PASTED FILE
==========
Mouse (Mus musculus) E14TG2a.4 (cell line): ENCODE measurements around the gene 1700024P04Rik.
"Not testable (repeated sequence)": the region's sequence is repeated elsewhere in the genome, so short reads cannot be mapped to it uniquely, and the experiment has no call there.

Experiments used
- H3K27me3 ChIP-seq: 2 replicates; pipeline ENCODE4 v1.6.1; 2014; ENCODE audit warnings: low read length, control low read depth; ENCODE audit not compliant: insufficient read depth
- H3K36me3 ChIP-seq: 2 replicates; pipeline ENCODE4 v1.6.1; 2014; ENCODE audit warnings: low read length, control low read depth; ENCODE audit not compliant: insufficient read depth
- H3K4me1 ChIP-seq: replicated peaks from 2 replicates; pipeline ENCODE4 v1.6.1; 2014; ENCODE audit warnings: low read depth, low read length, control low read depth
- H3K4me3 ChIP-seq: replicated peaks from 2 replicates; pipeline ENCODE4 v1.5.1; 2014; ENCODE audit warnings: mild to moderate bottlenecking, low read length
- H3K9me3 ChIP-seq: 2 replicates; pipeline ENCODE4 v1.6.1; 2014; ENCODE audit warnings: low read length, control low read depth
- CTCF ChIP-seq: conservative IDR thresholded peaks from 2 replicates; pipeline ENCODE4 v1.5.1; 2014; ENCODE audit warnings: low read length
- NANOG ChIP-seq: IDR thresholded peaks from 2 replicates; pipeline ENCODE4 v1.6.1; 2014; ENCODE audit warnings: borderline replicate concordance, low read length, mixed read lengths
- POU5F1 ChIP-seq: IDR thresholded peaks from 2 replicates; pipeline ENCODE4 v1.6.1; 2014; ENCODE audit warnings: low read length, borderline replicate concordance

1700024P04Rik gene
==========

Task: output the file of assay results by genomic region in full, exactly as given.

Mouse (Mus musculus) E14TG2a.4 (cell line): ENCODE measurements around the gene 1700024P04Rik.
"Not testable (repeated sequence)": the region's sequence is repeated elsewhere in the genome, so short reads cannot be mapped to it uniquely, and the experiment has no call there.

Experiments used
- H3K27me3 ChIP-seq: 2 replicates; pipeline ENCODE4 v1.6.1; 2014; ENCODE audit warnings: low read length, control low read depth; ENCODE audit not compliant: insufficient read depth
- H3K36me3 ChIP-seq: 2 replicates; pipeline ENCODE4 v1.6.1; 2014; ENCODE audit warnings: low read length, control low read depth; ENCODE audit not compliant: insufficient read depth
- H3K4me1 ChIP-seq: replicated peaks from 2 replicates; pipeline ENCODE4 v1.6.1; 2014; ENCODE audit warnings: low read depth, low read length, control low read depth
- H3K4me3 ChIP-seq: replicated peaks from 2 replicates; pipeline ENCODE4 v1.5.1; 2014; ENCODE audit warnings: mild to moderate bottlenecking, low read length
- H3K9me3 ChIP-seq: 2 replicates; pipeline ENCODE4 v1.6.1; 2014; ENCODE audit warnings: low read length, control low read depth
- CTCF ChIP-seq: conservative IDR thresholded peaks from 2 replicates; pipeline ENCODE4 v1.5.1; 2014; ENCODE audit warnings: low read length
- NANOG ChIP-seq: IDR thresholded peaks from 2 replicates; pipeline ENCODE4 v1.6.1; 2014; ENCODE audit warnings: borderline replicate concordance, low read length, mixed read lengths
- POU5F1 ChIP-seq: IDR thresholded peaks from 2 replicates; pipeline ENCODE4 v1.6.1; 2014; ENCODE audit warnings: low read length, borderline replicate concordance

1700024P04Rik gene